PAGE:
News Wrap: Officials on southern border brace for end of Title 42

In our news wrap Wednesday, officials along the southern border are bracing for the end of Title 42 on Thursday, Israel traded heavy fire with Palestinian militants in Gaza for a second day, a Texas judge sentenced former Army Sgt. Daniel Perry to 25 years in prison for killing a man during a Black Lives Matter protest and U.S. inflation eased again in April but remains stubbornly high.

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  • Geoff Bennett:

    In the day's other headlines: U.S. inflation eased again in April, but was still stubbornly high. The Consumer Price Index was up 4.9 percent from a year earlier, the smallest annual increase in two years. That's slightly lower than the 5 percent reading in March and well below a peak of more than 9 percent last June.

    The core rate of inflation, excluding volatile food and fuel costs, was up 5.5 percent from a year ago.

    Officials along the Southern border are bracing tonight for the end of Title 42 tomorrow. The pandemic era policy barred most asylum seekers. Now the Biden administration says most migrants must first apply online or seek asylum in a country they passed through.

    The secretary of homeland security, Alejandro Mayorkas, also says 100 migration hubs are opening across the hemisphere.

    Alejandro Mayorkas, U.S. Secretary of Homeland Security: These are places where we feel a humanitarian, as well as a security imperative to meet people where they are, to cut the smugglers out, and to provide them with a safe and orderly way to arrive in the United States if they qualify for relief.

  • Geoff Bennett:

    Under the new policy, those who enter the U.S. illegally must wait five years before returning or face criminal prosecution.

    Israel traded heavy fire with Palestinian militants in Gaza for a second day, despite Egypt's attempt to mediate a cease-fire. Palestinian fighters launched hundreds of rockets at Israel. Some flew as far as Tel Aviv, but midair explosions indicated most were intercepted. That came as Israeli airstrikes hit Islamic Jihad targets. Palestinian officials said at least 21 people in Gaza have been killed.

    In Pakistan, the government has called in troops to bring an end to violent unrest. On Tuesday, supporters of former Prime Minister Imran Khan stormed official buildings after his arrest on corruption charges. At least six people were killed. Today, local TV showed a radio station burning in Peshawar.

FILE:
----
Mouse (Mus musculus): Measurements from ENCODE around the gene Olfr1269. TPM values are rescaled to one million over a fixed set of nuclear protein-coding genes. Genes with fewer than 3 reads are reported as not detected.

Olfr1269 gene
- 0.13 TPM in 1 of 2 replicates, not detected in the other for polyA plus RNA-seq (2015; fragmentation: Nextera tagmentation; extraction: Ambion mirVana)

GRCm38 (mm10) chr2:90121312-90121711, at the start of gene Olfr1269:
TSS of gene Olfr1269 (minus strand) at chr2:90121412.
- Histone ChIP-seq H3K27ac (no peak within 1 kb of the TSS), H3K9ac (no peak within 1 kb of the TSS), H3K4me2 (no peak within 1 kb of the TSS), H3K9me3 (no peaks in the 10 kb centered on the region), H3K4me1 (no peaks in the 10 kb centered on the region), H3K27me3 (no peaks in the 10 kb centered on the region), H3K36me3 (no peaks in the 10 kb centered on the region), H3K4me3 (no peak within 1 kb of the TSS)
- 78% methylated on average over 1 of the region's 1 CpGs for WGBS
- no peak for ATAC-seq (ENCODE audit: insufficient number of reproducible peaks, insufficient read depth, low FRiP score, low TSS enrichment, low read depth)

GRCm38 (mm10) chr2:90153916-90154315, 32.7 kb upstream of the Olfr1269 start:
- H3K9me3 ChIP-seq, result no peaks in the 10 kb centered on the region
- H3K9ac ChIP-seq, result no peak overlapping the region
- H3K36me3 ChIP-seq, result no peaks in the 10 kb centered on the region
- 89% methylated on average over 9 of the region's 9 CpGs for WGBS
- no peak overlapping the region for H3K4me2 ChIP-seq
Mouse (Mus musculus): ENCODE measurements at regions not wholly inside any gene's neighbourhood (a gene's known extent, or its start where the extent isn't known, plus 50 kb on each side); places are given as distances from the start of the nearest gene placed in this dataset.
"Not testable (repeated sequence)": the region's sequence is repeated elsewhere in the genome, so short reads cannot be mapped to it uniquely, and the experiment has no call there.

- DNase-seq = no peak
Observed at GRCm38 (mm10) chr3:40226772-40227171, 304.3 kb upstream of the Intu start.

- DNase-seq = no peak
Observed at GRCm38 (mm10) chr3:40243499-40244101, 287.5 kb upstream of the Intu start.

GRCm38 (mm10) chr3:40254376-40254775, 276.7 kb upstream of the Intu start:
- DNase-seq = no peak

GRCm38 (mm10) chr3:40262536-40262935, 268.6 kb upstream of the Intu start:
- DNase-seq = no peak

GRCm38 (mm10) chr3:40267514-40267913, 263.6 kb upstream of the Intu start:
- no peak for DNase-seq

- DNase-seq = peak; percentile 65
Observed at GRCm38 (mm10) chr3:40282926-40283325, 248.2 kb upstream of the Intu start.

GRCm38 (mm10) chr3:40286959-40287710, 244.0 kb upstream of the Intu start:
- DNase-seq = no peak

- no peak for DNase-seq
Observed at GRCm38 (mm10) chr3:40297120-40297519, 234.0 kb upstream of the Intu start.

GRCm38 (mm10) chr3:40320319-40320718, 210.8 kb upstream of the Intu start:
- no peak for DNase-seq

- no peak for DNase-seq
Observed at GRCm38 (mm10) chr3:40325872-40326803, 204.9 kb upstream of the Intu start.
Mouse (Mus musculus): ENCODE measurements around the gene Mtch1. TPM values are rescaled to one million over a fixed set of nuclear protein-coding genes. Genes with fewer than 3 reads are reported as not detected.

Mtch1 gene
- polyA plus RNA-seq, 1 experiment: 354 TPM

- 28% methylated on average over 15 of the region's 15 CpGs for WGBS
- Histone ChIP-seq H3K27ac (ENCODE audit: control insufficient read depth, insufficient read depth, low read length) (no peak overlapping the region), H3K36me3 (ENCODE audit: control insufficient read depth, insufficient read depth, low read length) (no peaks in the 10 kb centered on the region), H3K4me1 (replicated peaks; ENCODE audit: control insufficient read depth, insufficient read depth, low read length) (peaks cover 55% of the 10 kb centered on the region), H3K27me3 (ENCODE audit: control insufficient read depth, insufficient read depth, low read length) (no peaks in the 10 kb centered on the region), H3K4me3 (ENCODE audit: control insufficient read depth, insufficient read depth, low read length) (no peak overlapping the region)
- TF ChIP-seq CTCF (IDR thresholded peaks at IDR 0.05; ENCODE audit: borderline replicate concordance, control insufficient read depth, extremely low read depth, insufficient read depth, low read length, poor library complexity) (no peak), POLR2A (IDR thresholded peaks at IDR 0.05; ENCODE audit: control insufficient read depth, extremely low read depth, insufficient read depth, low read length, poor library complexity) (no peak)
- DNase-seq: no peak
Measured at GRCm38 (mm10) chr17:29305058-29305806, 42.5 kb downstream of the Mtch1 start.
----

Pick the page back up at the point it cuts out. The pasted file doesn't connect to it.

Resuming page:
Police said protesters torched it while employees were trapped inside. Officials blamed the violence on Khan, a former cricket star.

    Ahsan Iqbal, Pakistani Minister For Planning and Development: As a sportsman, he ought to be championing sportsman spirit, tolerance, and respecting rule of law. But, instead, he has chosen a path of spreading anarchy, chaos, and destruction in the country.

  • Geoff Bennett:

    A judge ruled today that Khan can be held for another eight days for further questioning.

    Back in this country, a Texas judge sentenced Army Sergeant Daniel Perry to 25 years in prison for fatally shooting an armed man during a Black Lives Matter protest. It happened in Austin back in 2020. Republican Governor Greg Abbott has already said he wants to pardon Perry.

    Senator Dianne Feinstein has returned to Washington after more than two months on medical leave. At 89, the California Democrat is the oldest member of Congress. She arrived at the Capitol today in a wheelchair. In a statement, the senator said she's suffering after-effects of shingles, and will work a lighter schedule. Some progressives had urged Feinstein to resign, saying her absence blocked confirmation of federal judges.

    On Wall Street, blue chips lagged a bit, but other stocks moved higher on inflation news. The Dow Jones industrial average lost 30 points to close at 33531. But the Nasdaq rose 127 points, or 1 percent. The S&P 500 added 18 points.

    And the Westminster Kennel Club Dog Show has crowned its best in show for 2023. A petit basset griffon Vendeen named Buddy Holly took home the title last night. It was a first for the rabbit-hunting breed. In all, some 2,500 dogs from 210 breeds and varieties competed.

    And still to come on the "NewsHour": the chair of the Chicago Federal Reserve discusses inflation and the nation's economic uncertainty; Sri Lanka struggles to recover a year after the economic and political collapse of that country; and a father-and-son reporting team wins a prestigious Pulitzer Prize.

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